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UPDATED Jan 1, 2024

Kate MacLeod is sponsored by                                         capos

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Americana UK says...

"The Jean Richie Experience is an exciting, worthwhile project, shining a light on the talents of both Jean Ritchie and Kate MacLeod herself."

If you're interested in supporting this project, please join in at my crowdfunding site. 


Join me here for a journey through Jean Ritchie's music.

This is a place where I'll be sharing music, thoughts, musings, and information about the American Folk musician Jean Ritchie.  

I'll be producing new renditions of her songs, collaborating with special guest musicians on each recorded piece. You will eventually find interviews by those who knew her, posted here. There are four songs scheduled for release

at this time. After which, there will be more! 

I am one of many musicians who have recorded her songs. Search out others, including a recording released soon after her passing titled Dear Jean: Artists Celebrate Jean Ritchie 



The Utah Division of Arts and Museums awarded grant support of this project, for promoting the first four single song releases. 

For those new to her music, or even those who know of her, this DOCUMENTARY is a wonderful introduction to her life and musical experience. And, of course, her WIKIPEDIA page is worth exploring. 

I began singing Jean Ritchie's songs when I was a teenager.

She was then, and still is, a primary inspiration for my love of American Folk Music. Through her original songs, her modifications of traditional songs, her instrumental playing, and her collaborations with other musicians, she's represented the spirit of American folk music with both authenticity and innovation.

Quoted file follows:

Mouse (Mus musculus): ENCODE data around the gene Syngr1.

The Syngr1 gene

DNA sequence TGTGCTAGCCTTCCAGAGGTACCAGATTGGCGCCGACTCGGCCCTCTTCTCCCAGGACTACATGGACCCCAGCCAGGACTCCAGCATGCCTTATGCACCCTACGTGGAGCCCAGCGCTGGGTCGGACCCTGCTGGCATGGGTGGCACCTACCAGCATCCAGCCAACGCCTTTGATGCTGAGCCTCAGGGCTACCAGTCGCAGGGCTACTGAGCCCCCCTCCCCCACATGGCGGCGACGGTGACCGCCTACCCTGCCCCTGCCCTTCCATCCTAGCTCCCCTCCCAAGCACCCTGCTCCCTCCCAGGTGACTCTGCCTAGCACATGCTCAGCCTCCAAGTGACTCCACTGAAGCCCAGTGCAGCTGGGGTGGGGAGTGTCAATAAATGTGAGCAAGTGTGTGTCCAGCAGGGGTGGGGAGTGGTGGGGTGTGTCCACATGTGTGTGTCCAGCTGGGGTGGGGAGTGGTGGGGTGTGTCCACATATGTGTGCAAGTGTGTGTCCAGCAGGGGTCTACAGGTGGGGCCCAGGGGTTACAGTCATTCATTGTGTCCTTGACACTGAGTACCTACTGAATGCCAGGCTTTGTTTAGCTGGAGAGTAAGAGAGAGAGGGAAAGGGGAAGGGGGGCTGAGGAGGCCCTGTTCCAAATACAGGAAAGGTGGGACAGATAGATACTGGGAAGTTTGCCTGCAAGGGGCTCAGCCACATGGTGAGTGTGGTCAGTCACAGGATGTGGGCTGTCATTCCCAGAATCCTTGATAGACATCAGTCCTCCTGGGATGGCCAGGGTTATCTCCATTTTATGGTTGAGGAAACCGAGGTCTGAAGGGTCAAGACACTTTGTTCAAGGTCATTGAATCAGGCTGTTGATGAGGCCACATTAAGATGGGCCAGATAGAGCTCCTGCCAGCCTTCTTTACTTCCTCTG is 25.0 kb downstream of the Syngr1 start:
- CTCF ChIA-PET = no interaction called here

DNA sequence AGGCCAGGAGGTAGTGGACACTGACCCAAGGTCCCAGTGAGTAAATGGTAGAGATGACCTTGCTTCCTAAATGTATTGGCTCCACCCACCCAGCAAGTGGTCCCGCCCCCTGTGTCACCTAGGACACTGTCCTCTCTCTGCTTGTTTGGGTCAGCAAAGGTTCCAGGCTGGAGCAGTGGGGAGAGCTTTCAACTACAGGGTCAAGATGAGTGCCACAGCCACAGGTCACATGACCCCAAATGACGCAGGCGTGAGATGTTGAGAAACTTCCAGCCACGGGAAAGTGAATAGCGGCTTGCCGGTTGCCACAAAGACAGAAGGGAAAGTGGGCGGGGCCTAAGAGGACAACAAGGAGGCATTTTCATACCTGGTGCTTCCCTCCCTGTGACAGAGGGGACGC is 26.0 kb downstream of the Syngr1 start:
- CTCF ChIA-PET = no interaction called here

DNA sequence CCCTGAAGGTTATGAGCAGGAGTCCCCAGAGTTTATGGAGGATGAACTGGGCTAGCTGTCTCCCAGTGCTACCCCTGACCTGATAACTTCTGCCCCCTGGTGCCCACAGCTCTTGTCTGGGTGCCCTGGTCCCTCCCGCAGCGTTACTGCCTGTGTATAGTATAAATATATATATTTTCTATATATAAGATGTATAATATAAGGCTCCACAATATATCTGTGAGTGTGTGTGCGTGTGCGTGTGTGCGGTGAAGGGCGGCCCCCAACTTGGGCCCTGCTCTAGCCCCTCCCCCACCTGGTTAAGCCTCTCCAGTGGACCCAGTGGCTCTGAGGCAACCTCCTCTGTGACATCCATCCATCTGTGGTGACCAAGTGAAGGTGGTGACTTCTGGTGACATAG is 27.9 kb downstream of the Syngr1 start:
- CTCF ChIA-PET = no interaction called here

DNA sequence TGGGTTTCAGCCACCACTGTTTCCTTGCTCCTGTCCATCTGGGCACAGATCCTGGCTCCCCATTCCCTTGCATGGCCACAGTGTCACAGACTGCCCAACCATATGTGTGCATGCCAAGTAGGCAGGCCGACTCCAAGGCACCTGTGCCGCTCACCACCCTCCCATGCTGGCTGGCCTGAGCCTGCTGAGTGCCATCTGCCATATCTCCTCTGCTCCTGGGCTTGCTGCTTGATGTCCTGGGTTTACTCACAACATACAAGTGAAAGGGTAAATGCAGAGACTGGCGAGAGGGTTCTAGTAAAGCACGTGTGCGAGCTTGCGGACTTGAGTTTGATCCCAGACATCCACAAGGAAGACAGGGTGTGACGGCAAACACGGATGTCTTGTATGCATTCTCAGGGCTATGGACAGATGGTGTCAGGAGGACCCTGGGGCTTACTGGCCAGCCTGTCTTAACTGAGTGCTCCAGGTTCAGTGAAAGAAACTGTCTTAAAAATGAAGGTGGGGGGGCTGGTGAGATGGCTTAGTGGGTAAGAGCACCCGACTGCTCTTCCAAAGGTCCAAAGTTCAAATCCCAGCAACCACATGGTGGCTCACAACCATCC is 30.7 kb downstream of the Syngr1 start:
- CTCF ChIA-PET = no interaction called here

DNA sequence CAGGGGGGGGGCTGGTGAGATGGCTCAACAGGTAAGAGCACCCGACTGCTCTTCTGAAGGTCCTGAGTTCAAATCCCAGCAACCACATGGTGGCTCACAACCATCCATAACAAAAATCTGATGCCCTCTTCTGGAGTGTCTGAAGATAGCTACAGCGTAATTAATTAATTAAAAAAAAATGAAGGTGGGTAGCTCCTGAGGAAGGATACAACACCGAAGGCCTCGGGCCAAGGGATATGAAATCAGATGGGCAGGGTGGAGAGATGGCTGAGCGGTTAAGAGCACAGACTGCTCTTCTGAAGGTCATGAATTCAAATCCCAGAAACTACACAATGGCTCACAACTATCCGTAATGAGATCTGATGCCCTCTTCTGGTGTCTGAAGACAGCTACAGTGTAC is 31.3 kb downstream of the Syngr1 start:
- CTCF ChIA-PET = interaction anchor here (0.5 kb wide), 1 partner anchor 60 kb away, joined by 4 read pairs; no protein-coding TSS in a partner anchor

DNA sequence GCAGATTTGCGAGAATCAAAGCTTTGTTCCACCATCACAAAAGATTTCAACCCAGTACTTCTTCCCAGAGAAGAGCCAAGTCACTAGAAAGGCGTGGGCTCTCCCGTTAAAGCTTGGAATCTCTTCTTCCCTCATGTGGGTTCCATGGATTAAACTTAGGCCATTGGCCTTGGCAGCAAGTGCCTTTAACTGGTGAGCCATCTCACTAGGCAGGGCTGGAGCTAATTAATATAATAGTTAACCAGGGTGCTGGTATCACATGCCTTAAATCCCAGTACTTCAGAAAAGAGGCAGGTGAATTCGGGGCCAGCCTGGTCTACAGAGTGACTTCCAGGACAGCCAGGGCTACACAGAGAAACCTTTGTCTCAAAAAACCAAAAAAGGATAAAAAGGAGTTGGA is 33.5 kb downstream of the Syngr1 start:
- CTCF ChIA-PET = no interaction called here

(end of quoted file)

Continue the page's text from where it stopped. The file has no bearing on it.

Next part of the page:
In a life that spanned 1922-2015, Jean bridged the world of families who sang on their porches in mountain hollers, to those who took that music to the rest of the world. During her lifetime, she became a well respected performer, songwriter, and folklorist. She was a Fulbright Scholar, a co-director of the very first Newport Folk Festival in 1959, and was instrumental in introducing the Appalachian Mountain Dulcimer to a wide listenership. Without losing her sense of small town, down home, and family-centered living, she was one of the few artists lauded by both the popular music world (Rolling Stone Magazine's 1977 Critic's Choice Award) and the traditional folk music world (Folk Alliance International's 1998 Lifetime Achievement Award). 

Jean Ritchie was an important musician in the "folk revival" of the 1960-70s era, her contribution was as important as some of her more established (more famous) peers. Her work as a folklorist in collecting music was balanced well with her understanding and acceptance that folk music was a living and breathing form of music, that each artist and generation of people will leave their mark through varied renditions, new versions, and inventive arrangements. The well-crafted lyrics and melodies of her original songs carry cadence styles like that of traditional folk music. Within her collection of traditional music, it can be difficult to discern the difference between the older lyrics and some of her lyric modifications. Jean composed songs with an eclectic flare, including love songs, children's songs, spirituals, songs about miners, songs touching on environmental issues, with many about the mountains where she was raised. 

    Some people ask why I dedicate so much time to Jean's music. Well, I've always been fascinated by her and the music she creates, and I think there's more to her music than we hear upon first listenings.

I recorded her song None But One on two different recordings, and corresponded with Jean through handwritten notes for those releases. She sent me a signed copy of the lyrics and notation sheet for the song, which I treasure. My own experiences as a woman working in the music business, rooted in the